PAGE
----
TOLEDO, Ohio (Reuters) - Production of Chrysler Group LLC’s new 2014 Jeep Cherokee is expected to reach full capacity by September, the company said on Thursday.
Currently, one shift of workers at Chrysler’s Toledo plant is building the Cherokee, which went into production June 24 as a successor to the Jeep Liberty. The company is beginning to ramp up a second shift.
“Within three weeks, we’ll be at full volume” for a single shift, said Zachary Leroux, manager of the Toledo Assembly Complex.
The 2014 Cherokee is scheduled to go on sale in August.
At full capacity, the plant will be able to produce 500 vehicles per nine-hour shift, or about 240,000 Jeeps a year. The plant currently is making about 150 Cherokees per day, Leroux said on a media tour of the Toledo complex, which also builds the Jeep Wrangler.
Mechanics, team leaders and skilled trades workers have already begun training for the second shift and other workers will begin training this week.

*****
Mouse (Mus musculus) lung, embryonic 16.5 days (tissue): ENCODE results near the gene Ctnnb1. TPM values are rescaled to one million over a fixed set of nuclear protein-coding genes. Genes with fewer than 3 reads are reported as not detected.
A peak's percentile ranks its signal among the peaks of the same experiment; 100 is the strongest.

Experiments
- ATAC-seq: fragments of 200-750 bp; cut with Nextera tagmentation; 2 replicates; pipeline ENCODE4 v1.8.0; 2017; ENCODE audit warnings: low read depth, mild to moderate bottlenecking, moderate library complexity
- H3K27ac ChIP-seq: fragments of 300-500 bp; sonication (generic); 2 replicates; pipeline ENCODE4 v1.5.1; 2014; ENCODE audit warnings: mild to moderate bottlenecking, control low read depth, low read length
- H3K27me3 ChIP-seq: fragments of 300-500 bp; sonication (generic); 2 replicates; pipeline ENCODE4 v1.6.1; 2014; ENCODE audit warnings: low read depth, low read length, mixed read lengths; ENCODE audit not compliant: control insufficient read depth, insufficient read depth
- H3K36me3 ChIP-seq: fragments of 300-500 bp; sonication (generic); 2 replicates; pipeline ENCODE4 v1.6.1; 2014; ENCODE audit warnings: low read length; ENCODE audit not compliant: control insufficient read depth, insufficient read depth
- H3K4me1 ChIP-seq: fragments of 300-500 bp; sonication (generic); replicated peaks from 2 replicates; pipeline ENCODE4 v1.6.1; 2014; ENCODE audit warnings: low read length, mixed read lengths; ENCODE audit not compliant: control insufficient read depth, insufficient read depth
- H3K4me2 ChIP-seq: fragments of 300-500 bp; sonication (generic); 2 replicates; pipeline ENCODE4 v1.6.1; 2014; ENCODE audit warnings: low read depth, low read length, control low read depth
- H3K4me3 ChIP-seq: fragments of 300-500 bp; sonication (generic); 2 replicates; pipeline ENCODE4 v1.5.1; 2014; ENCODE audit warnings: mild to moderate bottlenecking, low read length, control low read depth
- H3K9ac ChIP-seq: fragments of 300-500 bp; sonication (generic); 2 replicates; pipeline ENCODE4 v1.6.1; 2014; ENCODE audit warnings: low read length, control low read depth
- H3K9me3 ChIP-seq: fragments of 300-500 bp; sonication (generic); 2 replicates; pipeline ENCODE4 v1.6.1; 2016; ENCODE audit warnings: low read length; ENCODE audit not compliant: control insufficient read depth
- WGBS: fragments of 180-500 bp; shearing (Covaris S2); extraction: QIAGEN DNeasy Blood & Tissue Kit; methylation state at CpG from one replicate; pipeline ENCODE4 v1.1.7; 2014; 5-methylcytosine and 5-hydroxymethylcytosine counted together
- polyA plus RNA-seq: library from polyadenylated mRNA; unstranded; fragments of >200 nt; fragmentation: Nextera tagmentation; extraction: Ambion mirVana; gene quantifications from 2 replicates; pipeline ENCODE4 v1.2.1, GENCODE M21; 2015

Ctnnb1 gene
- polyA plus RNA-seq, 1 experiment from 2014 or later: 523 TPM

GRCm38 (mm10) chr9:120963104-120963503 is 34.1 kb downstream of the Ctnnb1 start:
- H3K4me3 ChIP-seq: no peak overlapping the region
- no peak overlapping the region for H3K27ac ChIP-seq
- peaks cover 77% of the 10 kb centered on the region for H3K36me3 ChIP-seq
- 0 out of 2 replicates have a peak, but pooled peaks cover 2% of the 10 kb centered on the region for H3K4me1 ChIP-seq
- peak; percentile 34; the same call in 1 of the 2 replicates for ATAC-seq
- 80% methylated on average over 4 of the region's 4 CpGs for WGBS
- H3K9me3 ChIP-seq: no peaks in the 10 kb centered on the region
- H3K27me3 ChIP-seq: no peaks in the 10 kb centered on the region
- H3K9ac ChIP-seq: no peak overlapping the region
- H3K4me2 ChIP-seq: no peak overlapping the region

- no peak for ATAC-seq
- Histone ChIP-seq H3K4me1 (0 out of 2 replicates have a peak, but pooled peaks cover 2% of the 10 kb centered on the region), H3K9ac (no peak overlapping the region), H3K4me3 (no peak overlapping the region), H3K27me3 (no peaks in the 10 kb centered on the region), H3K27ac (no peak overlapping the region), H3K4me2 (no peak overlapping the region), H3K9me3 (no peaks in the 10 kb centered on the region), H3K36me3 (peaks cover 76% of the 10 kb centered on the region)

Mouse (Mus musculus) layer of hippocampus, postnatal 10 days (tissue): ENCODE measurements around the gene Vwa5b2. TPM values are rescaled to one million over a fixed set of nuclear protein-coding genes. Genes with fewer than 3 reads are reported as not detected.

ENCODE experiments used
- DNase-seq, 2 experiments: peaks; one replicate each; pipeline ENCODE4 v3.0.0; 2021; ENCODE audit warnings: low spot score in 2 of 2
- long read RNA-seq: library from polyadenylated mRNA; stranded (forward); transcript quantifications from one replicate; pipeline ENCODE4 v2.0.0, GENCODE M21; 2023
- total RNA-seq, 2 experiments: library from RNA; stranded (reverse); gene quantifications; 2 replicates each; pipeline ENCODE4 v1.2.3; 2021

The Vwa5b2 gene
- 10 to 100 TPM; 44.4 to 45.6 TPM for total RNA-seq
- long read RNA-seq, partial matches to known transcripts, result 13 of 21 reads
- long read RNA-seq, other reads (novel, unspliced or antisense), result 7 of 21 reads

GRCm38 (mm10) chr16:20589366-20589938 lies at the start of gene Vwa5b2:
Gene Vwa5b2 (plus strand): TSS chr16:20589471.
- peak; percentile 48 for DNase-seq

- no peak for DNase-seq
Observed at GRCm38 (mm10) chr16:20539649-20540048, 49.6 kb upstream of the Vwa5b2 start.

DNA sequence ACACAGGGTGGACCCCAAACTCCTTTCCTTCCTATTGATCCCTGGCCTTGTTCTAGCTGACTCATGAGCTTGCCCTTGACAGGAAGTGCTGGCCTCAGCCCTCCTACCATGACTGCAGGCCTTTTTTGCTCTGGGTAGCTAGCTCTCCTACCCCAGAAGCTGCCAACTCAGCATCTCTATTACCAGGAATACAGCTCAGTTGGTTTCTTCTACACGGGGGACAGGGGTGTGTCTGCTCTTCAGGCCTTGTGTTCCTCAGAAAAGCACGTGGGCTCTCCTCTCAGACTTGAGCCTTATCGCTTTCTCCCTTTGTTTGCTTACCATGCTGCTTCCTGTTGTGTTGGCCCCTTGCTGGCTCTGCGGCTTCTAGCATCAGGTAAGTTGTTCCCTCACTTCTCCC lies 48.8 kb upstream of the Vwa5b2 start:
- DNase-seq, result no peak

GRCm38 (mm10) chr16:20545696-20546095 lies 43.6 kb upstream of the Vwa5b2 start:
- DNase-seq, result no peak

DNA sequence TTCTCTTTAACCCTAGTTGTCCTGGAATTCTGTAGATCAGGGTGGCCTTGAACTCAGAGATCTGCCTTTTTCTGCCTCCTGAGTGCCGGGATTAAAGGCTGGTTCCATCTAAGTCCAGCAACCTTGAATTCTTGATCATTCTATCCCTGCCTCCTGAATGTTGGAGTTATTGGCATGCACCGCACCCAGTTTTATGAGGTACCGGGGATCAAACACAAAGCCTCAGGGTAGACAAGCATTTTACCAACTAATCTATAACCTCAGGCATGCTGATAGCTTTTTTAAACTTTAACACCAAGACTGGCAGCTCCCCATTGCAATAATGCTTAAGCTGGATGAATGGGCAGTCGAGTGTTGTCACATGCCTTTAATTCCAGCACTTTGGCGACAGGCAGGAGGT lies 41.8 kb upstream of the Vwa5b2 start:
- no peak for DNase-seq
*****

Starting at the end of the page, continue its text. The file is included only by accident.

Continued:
Chrysler is adding 1,100 jobs to run the second shift. The automaker invested $550 million to prepare the Toledo plant for the new Cherokee.
The 2014 Cherokee shares its basic underbody design and a number of components with the Dodge Dart sedan and redesigned 2015 Chrysler 200, which is scheduled to launch early next year.
The common architecture was developed originally by Chrysler’s Italian parent Fiat SpA FIA.MI. It is also used in Europe by Alfa Romeo.
Though Chrysler initially will run two nine-hour shifts, Leroux said the company could boost each shift to 10 hours. He also said Chrysler has no plans at this time to add a third shift, but noted, “There are 24 hours in a day. Some plants work 24 hours.”
Editing by Bob Burgdorfer